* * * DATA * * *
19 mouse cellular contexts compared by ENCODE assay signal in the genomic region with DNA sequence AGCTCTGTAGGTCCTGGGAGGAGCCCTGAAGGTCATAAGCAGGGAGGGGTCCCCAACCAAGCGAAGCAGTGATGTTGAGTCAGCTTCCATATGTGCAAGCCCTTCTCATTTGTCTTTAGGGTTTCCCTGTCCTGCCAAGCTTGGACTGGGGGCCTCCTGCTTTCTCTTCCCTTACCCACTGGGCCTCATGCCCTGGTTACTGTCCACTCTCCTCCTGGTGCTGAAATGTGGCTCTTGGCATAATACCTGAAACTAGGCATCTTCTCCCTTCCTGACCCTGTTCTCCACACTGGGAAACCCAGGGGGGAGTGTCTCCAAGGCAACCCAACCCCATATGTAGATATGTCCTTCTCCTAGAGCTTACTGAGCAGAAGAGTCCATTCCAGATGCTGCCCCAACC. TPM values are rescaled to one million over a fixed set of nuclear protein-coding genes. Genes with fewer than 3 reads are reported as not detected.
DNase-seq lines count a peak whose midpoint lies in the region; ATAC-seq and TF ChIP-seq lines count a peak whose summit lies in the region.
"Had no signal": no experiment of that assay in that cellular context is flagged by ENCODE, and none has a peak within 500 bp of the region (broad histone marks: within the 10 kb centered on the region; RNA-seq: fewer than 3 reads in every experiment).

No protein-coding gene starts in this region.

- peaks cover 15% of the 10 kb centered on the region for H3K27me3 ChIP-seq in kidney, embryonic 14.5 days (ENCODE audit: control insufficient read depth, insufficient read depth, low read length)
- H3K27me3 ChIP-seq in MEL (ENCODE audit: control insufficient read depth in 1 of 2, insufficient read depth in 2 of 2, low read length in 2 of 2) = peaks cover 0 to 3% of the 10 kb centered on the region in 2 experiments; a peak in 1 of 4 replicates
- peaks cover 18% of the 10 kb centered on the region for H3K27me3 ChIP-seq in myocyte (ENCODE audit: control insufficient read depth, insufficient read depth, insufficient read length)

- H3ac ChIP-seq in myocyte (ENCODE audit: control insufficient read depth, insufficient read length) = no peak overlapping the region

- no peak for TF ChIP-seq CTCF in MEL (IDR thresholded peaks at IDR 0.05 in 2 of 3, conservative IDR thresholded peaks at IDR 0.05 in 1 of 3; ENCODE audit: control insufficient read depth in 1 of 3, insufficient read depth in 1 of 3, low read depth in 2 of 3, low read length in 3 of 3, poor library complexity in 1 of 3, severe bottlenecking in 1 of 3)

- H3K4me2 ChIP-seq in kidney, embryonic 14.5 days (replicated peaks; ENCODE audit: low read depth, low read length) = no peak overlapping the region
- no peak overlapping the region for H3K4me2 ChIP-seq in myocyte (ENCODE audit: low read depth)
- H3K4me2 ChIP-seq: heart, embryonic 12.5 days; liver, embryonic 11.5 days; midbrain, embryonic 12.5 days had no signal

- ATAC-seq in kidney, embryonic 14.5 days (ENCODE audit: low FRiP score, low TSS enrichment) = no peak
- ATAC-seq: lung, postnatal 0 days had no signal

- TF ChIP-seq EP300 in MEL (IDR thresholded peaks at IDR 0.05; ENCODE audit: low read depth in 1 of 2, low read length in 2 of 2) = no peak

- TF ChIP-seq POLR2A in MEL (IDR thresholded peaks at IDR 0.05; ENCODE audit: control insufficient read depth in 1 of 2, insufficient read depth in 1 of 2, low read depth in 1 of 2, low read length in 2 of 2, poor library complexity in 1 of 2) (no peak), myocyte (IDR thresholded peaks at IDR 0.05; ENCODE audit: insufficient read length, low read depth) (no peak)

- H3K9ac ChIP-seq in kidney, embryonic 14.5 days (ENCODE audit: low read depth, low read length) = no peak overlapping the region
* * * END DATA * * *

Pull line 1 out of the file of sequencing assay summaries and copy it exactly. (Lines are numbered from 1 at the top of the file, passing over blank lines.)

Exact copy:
19 mouse cellular contexts compared by ENCODE assay signal in the genomic region with DNA sequence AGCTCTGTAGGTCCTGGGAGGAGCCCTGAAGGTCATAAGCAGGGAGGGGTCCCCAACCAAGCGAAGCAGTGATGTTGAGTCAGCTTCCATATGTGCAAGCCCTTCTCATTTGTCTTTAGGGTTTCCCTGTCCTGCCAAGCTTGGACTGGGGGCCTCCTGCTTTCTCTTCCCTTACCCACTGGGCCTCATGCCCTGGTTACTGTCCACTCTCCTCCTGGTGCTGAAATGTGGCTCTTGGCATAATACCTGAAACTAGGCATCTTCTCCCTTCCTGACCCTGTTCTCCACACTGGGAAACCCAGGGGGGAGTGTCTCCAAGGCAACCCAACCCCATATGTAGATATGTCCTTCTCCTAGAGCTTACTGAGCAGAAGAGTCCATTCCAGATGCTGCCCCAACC. TPM values are rescaled to one million over a fixed set of nuclear protein-coding genes. Genes with fewer than 3 reads are reported as not detected.